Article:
4.1 Painted tondos

Imade a circular and an oval viewfinder and went around the house taking lots of photos through them. Here are some of them.

I chose watercolour as my media for Part 4.  I’ve used watercolour in my pre OCA days, and I felt the UPM course would bring new approaches and techniques to try.  Reading the advice I saw it concentrated on layering new washes over existing dry ones, rather than the wet on wet approach I’d been used to.  I took on board the advice to keep tones light, avoid using darker tones too soon, and to stop early.  My tondos are painted in a variety of weights and textures of paper.

 

Laundry abstract 42cm dia on textured watercolour paper – my first tondo was based on a pile of laundry.  Zooming in until the shapes approached abstraction, I drew a composition freehand with a graphite pencil straight onto stretched cold pressed textured watercolour paper. Then I started to lay in light washes, working all over the paper, eventually layering new slightly darker washes onto dry ones  I gradually built up a landscape of shapes and forms which complement the circular frame.  I was influenced in how I designed my composition within a circular frame by a remarkable tondo,  ‘Bombardment‘ by Philip Guston, which I recently saw at the RA exhibition ‘America After the Fall’.  Guston’s painting would have been less effective in a conventional rectangular format; his bodies ae exploding from the centre.  My composition, based on a pile of laundry, isnt so dramatic, but is made with a circular format in mind.  Also my painting bears witness to Guston’s Renaissance-like layered treatment of the folds and colours of drapery.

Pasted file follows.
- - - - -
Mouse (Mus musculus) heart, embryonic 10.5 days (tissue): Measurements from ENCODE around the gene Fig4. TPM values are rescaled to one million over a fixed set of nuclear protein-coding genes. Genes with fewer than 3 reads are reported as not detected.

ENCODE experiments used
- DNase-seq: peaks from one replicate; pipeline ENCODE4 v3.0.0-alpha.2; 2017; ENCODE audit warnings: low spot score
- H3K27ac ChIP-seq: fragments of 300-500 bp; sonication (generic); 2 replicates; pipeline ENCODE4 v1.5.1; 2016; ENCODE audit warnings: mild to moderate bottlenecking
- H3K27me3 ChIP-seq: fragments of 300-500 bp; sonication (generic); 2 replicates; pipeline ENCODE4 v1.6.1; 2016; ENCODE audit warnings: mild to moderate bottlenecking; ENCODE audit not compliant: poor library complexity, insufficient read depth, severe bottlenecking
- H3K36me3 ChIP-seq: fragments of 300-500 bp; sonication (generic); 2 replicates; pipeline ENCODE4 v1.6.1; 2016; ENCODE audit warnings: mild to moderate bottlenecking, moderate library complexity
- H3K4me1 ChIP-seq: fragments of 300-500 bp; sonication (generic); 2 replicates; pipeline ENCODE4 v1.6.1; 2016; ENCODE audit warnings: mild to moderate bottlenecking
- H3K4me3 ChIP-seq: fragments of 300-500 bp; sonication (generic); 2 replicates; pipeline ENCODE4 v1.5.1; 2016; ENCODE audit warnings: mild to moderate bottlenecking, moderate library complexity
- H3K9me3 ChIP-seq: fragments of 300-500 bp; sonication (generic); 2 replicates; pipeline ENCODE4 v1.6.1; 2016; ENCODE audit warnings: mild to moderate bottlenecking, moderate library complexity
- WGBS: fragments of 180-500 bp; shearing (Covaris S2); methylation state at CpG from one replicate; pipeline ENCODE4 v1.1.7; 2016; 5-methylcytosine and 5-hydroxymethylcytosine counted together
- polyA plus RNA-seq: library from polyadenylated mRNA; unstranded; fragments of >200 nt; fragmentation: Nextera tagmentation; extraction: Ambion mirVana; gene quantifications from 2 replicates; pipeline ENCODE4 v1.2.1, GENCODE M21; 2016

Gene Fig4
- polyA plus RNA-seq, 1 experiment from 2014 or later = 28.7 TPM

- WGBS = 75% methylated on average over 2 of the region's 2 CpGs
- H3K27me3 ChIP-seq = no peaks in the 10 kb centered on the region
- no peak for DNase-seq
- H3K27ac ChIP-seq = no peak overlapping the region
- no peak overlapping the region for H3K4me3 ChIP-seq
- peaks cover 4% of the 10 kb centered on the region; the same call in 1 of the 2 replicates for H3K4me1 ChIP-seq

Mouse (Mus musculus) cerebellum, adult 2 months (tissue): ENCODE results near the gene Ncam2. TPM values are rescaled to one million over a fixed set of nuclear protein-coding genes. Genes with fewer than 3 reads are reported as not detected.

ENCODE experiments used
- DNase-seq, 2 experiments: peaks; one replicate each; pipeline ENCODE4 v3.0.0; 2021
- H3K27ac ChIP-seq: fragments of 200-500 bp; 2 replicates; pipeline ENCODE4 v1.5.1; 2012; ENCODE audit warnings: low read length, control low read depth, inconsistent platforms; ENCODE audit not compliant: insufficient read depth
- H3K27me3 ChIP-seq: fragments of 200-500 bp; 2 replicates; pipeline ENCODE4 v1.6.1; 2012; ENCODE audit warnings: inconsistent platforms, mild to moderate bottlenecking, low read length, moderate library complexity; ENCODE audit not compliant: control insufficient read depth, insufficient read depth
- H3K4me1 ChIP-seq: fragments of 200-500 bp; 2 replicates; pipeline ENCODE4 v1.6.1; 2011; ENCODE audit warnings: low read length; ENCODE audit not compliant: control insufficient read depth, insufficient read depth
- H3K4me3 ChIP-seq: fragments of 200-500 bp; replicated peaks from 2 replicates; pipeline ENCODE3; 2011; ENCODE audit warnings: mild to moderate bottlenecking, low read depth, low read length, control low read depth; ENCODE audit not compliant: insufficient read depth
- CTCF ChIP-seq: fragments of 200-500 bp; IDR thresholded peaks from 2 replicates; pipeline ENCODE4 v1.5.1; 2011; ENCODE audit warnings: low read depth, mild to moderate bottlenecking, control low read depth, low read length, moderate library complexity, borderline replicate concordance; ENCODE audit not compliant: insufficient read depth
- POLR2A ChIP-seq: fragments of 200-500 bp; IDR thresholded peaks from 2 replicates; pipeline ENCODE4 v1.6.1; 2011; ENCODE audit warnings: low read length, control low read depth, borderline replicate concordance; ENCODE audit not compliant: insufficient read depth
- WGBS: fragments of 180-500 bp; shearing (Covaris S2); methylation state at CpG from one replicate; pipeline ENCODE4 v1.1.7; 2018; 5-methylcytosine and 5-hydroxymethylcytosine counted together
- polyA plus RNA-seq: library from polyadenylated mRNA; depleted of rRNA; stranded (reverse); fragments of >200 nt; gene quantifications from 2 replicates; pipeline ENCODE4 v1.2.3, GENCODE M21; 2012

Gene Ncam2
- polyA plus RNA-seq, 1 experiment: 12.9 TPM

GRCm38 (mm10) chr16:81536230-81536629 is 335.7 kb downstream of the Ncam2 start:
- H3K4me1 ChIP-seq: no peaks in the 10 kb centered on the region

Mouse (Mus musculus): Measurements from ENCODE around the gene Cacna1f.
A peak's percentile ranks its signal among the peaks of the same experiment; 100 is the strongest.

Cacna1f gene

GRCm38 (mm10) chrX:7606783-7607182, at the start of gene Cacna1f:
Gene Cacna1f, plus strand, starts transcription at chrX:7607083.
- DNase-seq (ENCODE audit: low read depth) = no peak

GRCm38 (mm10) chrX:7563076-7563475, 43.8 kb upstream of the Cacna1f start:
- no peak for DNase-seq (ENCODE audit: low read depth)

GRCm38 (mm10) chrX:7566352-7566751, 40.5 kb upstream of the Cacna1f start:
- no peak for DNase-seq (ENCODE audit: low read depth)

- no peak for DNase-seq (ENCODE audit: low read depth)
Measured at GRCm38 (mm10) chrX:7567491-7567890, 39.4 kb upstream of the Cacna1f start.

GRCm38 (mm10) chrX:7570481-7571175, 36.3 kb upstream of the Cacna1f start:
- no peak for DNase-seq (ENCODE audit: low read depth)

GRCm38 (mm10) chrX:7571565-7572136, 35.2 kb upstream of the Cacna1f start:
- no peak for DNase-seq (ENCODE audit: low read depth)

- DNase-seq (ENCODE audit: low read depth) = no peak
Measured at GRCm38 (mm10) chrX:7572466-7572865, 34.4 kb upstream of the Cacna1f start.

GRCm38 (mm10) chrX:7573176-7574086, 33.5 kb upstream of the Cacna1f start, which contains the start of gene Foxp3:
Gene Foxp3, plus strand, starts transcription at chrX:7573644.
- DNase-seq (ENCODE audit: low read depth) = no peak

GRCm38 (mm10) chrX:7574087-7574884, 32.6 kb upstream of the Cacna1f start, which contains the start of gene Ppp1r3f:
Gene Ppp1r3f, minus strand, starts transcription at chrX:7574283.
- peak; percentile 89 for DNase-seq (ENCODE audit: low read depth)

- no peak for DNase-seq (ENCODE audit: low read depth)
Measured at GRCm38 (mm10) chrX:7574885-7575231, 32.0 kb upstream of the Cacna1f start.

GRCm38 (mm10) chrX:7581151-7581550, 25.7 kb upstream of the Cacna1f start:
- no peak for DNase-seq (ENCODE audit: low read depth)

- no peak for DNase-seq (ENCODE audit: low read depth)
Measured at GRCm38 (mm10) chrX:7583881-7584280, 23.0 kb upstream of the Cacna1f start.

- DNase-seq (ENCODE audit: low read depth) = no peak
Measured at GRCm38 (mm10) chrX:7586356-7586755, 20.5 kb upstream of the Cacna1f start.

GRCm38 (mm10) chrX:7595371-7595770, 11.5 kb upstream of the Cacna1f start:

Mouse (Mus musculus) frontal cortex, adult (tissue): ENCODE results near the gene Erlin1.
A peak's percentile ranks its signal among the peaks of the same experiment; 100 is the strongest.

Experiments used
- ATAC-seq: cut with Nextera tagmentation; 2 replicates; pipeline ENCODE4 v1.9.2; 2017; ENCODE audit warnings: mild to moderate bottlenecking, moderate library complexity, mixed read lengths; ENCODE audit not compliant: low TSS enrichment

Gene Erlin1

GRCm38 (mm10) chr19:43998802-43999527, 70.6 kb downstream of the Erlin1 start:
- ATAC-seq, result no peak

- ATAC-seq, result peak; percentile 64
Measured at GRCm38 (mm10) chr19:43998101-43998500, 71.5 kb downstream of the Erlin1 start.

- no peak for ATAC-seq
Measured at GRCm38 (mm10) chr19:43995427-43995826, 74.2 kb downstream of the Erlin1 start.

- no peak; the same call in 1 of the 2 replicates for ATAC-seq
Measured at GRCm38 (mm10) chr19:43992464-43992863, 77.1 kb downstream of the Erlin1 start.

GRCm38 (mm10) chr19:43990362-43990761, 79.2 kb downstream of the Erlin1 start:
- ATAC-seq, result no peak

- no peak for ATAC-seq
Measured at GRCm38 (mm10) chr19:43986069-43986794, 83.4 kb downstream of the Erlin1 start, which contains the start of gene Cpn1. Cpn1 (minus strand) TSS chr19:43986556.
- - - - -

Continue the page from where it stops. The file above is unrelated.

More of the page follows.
I think the painting at this stage is quite successful; I remembered to leave a lot of white paper uncovered, and to finish earlier than I was inclined to.  The composition is heavily weighted in interest to the left side, so I’m planning to address this in Ex 4.4, maybe by using mark-making to add interest to the right side.

 

Washing-up – 35cm dia on 300g textured watercolour paper. I used the same methods to prepare and paint this tondo.

 

My subject is, like the Laundry tondo, overlooked and mundane domestic items, in this case the paraphernalia of washing up, and was influenced by looking at the work of Tori Day and Charlie Day.

I think I’ve got the textures and forms of the three sponges, and the reflections in the shiny plasic surface of the brush quite well.  I feel the composition would be moe satisfying with more dark areas.  The dishcloth or the background colours could be deepened in Ex 4.4

Corner of a room – 33x25cm on Arches 300g rough cotton paper, is a composite of two photos.  It was fun to draw, and was inspired by the work of Anthony Green, which I saw at the RA recently.  His subjects in the exhibition were the intimate details of the persons, objects, memorabilia and furniture in his mother’s living room.  He displayed his paintings and objects in installations.  The paintings were made in any and every format, often taking the shape of the subject itself (eg a poodle-shaped painting, or the irregular form of a rectangle seen in distorted perspective).  Jacquie Utley also paints domestic interiors featuring mirrors, pictures on walls, lamps, tables and chairs.  I adopted my design to an oval format, drawing furniture and objects as if seen in a concave mirror, so we can actually see more than if we were looking through a simple viewfinder.  I don’t know if my angles, curves and distorted lines are ‘correct’, but my composition makes me smile!